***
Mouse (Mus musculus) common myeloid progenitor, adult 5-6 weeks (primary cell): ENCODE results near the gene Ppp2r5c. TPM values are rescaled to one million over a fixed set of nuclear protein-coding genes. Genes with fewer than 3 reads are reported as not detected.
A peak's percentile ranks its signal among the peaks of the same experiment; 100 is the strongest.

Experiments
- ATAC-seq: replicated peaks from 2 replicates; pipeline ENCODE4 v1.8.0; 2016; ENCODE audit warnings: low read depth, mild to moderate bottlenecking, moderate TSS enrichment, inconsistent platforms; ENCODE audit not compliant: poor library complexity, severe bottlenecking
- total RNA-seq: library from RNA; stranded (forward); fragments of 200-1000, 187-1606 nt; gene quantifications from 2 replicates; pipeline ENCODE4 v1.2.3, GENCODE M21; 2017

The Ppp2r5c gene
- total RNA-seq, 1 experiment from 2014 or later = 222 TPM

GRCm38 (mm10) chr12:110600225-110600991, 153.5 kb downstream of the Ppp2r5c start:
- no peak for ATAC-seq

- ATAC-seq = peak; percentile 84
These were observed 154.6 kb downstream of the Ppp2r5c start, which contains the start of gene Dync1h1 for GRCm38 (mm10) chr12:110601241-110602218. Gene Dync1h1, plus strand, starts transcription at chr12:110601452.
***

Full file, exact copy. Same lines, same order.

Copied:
Mouse (Mus musculus) common myeloid progenitor, adult 5-6 weeks (primary cell): ENCODE results near the gene Ppp2r5c. TPM values are rescaled to one million over a fixed set of nuclear protein-coding genes. Genes with fewer than 3 reads are reported as not detected.
A peak's percentile ranks its signal among the peaks of the same experiment; 100 is the strongest.

Experiments
- ATAC-seq: replicated peaks from 2 replicates; pipeline ENCODE4 v1.8.0; 2016; ENCODE audit warnings: low read depth, mild to moderate bottlenecking, moderate TSS enrichment, inconsistent platforms; ENCODE audit not compliant: poor library complexity, severe bottlenecking
- total RNA-seq: library from RNA; stranded (forward); fragments of 200-1000, 187-1606 nt; gene quantifications from 2 replicates; pipeline ENCODE4 v1.2.3, GENCODE M21; 2017

The Ppp2r5c gene
- total RNA-seq, 1 experiment from 2014 or later = 222 TPM

GRCm38 (mm10) chr12:110600225-110600991, 153.5 kb downstream of the Ppp2r5c start:
- no peak for ATAC-seq

- ATAC-seq = peak; percentile 84
These were observed 154.6 kb downstream of the Ppp2r5c start, which contains the start of gene Dync1h1 for GRCm38 (mm10) chr12:110601241-110602218. Gene Dync1h1, plus strand, starts transcription at chr12:110601452.